We noted this week how social media plays a crucial role in crowdsourcing information about natural disasters in the Philippines. Now Google has launched its crisis response map especially tailored for this week’s tropical storm Maring that’s already affected the Metro Manila area and more than 10 provinces in the country. It is now causing knee- or waist-deep flooding in these areas. Google’s crisis response map aims to help Philippine citizens monitor the local situation and map the affected areas. This is similar to last year when Google also provided a crisis response map at the height of the nation’s flood crisis.
The map can be a resource for people who need rescue and those individuals and organizations who want to reach out and help the affected communities. It shows areas in the Philippines now declared in a state of calamity, and locations of evacuation centers and shelters for those people affected by the flooding.
It also shows the path of the tropical storm, the 24-hour and three-day accumulated rainfall, and flood forecast. Google has partnered with different crisis response organizations to centralize information on the site. It tapped the Presidential Communications Development and Strategic Planning Office to provide evacuation center locations. It has also linked other organizations’ sites within the portal such as RescuePH, the Philippine government’s crisis response portal, and emergency hotlines. This information can be accessed either on a web or mobile browser. Netizens can also help by sharing the link to others, or embed it in their websites.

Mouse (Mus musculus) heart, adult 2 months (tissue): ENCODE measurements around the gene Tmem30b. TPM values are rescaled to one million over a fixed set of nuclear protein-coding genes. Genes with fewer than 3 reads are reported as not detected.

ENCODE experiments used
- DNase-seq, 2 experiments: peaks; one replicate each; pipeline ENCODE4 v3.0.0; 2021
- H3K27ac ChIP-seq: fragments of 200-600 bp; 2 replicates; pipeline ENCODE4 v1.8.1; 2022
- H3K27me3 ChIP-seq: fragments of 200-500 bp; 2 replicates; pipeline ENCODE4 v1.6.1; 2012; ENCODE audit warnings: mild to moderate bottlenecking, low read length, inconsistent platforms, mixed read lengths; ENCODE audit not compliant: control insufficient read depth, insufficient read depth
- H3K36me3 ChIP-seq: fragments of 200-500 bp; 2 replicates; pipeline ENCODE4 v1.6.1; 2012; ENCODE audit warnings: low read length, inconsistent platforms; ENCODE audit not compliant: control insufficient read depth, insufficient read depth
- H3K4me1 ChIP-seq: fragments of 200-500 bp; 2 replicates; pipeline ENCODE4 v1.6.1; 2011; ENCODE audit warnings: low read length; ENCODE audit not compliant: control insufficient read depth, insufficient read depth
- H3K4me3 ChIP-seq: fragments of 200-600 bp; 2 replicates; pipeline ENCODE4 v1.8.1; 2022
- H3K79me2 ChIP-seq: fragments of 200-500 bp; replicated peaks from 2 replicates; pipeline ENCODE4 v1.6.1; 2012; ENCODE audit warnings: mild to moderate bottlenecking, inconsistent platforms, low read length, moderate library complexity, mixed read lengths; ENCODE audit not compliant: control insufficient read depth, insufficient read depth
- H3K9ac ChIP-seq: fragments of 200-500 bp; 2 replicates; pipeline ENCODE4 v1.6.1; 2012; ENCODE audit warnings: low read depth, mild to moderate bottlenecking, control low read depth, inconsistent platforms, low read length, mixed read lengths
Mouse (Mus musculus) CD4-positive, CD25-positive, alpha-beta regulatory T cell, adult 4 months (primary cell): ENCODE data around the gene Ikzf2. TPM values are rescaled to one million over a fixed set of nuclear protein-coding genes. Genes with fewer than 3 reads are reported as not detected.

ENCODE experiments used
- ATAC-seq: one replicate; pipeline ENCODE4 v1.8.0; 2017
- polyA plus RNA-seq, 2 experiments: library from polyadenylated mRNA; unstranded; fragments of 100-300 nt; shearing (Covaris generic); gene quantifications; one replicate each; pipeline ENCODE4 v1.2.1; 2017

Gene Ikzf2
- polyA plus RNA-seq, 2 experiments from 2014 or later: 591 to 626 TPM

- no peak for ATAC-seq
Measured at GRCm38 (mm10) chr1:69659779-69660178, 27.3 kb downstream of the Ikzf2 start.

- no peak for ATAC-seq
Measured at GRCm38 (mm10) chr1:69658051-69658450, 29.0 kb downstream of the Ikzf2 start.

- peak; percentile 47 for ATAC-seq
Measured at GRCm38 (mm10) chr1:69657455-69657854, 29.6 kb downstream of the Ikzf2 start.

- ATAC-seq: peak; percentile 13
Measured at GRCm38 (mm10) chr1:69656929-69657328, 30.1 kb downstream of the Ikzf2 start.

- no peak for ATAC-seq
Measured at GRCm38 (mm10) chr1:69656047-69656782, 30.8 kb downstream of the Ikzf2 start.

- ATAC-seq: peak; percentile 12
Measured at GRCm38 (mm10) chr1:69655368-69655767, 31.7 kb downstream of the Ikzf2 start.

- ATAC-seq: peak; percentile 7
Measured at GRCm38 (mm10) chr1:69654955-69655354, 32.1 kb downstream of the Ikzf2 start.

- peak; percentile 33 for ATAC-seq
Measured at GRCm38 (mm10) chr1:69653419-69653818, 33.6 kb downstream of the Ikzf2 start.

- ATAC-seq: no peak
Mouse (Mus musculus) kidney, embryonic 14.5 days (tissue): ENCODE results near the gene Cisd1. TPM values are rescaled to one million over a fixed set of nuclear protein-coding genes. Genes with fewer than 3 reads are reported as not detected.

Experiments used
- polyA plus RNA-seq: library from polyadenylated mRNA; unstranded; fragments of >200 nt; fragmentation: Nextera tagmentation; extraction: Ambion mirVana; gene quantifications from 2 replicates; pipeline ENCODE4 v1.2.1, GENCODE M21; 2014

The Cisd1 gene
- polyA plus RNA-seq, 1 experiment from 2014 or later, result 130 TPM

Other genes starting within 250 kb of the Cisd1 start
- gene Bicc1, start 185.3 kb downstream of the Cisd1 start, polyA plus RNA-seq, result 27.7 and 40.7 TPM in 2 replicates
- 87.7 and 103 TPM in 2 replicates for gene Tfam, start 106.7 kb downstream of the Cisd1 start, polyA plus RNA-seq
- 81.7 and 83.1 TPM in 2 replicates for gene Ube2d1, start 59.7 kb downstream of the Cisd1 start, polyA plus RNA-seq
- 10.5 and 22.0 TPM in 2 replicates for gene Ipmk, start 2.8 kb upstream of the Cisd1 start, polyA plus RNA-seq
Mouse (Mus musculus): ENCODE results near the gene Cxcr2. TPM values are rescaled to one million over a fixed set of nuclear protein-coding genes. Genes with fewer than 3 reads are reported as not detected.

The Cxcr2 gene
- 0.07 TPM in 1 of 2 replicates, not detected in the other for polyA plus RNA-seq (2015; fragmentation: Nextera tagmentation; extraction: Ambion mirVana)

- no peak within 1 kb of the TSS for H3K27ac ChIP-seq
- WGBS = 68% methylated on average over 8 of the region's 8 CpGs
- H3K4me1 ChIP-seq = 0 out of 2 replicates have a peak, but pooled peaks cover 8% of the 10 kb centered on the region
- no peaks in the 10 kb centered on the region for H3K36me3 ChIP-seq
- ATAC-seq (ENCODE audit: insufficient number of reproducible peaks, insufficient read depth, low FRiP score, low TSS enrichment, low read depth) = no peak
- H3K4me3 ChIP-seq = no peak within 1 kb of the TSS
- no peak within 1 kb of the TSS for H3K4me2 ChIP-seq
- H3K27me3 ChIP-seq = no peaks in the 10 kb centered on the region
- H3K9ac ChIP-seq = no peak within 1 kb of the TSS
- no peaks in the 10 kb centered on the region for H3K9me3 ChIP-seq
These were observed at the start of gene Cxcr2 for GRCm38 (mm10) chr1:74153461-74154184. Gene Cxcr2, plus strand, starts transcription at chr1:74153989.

Apart from the Google crisis response map, there’s also the Philippines’ Department of Science and Technology’s Project Noah, a weather mapping tool available through web and mobile. These sites can be handy during the rainy season, and also because we don’t know when disaster will strike.
(Editing by Steven Millward and Paul Bischoff)
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